Tag: Aeschylus

What’s Going On? Thoughts on the Murder of the Police

On Friday, in an email to a journalist with whom I had been discussing the murder of five policemen in Dallas, I repeated a point I had been making since Dallas to various friends in private conversations and on Facebook: We’re going to be seeing more [anti-police] violence. The combination of returning military vets, with real training (and in some, perhaps many, cases, PTSD); the widespread availability of firearms; and the persistence of the fundamental grievance at the heart of all of this: it’s a witches’ brew. On top of that, I just have to believe there are some groups out there — less the lone wolves, more little groups — who are asking themselves these very questions [about the legitimacy […]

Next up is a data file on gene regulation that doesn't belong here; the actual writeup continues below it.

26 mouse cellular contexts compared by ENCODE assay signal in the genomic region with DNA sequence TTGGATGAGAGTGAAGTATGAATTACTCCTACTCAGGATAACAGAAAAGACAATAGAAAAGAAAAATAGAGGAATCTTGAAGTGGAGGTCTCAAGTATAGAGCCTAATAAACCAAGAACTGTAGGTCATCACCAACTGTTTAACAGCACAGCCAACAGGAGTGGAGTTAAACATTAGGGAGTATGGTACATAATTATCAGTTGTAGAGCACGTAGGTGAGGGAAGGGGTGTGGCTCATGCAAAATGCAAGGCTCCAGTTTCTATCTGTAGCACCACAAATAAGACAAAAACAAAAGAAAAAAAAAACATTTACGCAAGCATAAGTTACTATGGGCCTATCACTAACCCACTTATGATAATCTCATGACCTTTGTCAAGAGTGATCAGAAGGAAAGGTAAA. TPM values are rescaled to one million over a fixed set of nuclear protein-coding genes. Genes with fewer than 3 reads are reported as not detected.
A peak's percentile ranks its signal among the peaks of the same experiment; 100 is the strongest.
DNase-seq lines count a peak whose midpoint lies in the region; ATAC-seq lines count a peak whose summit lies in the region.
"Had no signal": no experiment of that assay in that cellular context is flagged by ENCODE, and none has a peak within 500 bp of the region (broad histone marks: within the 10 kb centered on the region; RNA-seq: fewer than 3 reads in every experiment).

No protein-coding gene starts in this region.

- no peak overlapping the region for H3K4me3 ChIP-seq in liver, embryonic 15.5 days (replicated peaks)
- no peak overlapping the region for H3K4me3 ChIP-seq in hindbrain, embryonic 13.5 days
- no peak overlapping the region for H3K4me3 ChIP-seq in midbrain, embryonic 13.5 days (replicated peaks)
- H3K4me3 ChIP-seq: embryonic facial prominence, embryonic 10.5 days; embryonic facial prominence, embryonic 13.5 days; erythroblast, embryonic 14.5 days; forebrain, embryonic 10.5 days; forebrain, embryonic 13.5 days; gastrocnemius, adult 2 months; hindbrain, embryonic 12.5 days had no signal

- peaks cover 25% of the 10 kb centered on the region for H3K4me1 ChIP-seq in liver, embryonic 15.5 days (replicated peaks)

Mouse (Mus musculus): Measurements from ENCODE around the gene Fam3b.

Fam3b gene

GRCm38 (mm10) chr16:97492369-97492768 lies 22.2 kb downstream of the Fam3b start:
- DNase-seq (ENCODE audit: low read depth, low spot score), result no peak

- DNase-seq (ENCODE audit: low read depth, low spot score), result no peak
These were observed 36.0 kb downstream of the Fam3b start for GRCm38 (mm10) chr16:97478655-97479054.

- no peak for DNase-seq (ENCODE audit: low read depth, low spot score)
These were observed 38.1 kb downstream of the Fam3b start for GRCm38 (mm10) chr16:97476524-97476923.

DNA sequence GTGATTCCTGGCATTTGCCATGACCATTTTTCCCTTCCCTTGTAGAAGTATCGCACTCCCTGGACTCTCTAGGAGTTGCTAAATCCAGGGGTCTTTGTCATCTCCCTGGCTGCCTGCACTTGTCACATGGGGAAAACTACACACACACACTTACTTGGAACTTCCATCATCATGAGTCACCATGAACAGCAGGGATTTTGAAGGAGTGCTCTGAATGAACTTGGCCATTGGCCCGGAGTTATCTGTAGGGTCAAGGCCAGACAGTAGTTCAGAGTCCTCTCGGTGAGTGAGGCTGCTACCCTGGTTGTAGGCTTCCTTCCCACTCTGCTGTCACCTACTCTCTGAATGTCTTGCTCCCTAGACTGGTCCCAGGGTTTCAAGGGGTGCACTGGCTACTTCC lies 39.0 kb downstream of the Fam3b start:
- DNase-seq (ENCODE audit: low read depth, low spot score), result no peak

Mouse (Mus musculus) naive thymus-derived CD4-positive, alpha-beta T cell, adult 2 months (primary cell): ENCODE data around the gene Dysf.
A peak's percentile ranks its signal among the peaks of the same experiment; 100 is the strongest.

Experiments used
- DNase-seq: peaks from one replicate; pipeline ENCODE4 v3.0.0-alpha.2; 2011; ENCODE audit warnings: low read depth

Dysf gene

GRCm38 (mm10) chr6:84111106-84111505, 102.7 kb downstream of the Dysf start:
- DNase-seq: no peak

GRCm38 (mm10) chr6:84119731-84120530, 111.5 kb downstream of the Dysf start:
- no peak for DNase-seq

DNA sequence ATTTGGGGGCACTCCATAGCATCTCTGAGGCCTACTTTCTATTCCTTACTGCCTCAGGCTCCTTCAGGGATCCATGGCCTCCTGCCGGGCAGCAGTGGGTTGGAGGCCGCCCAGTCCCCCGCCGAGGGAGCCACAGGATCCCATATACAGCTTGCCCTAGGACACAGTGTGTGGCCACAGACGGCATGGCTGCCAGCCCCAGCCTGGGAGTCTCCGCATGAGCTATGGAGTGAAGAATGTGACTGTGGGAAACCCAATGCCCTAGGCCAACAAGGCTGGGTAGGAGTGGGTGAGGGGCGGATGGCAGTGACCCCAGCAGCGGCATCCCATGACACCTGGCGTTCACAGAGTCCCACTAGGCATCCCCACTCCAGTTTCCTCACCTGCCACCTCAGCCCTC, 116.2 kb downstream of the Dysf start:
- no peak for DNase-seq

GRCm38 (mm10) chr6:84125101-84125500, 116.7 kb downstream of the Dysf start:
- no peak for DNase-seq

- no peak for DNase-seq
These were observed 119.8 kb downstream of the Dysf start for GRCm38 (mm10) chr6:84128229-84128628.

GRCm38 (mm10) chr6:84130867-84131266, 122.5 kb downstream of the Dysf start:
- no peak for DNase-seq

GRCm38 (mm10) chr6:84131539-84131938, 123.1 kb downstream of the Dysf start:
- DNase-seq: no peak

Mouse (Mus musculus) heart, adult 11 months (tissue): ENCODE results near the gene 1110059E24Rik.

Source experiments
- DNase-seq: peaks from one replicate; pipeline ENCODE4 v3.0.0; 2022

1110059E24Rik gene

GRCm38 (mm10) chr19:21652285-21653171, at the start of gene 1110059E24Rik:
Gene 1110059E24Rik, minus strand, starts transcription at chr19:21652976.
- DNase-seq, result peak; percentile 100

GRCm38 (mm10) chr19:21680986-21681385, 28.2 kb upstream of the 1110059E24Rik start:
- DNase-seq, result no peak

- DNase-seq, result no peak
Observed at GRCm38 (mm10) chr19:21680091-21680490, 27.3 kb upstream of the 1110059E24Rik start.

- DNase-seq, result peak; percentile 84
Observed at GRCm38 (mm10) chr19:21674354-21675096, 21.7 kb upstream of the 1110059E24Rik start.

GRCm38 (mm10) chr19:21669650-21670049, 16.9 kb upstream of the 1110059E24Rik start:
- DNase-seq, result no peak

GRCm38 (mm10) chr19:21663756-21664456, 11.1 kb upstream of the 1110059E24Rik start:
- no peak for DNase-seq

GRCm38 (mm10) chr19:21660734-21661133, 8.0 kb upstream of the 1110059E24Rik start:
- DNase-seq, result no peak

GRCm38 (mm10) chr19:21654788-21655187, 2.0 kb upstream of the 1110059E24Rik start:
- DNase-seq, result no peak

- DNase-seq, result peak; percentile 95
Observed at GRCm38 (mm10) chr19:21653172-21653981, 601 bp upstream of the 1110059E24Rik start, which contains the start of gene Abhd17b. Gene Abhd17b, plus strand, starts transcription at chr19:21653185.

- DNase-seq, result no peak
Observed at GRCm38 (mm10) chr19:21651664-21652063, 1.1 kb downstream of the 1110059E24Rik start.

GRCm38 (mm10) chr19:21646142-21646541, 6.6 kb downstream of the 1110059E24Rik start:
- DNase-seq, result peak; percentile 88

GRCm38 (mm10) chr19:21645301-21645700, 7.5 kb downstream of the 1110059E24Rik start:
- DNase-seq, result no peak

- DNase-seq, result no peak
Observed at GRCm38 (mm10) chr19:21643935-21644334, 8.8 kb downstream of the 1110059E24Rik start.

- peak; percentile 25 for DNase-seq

Prometheus Bound: A Labor Day Story for the Left?

I wonder how Prometheus came to be championed by the left. At least in Aeschylus’s hands (there are other versions of the story, but I think Aeschylus’s was the most well known), he’s a more ambivalent figure, politically speaking, than the one we’ve come to know on the left. Yes, he sides with the insurgent Zeus against the the old order of the Titans, even though he is a Titan himself, but he comes to regret that. And not just because Zeus turns on him but also because, as the Chorus keeps repeating, insurgent power is always crueler than its predecessor, ancient power has more majesty. Part of the backdrop to the story is that Prometheus made a mistake: not […]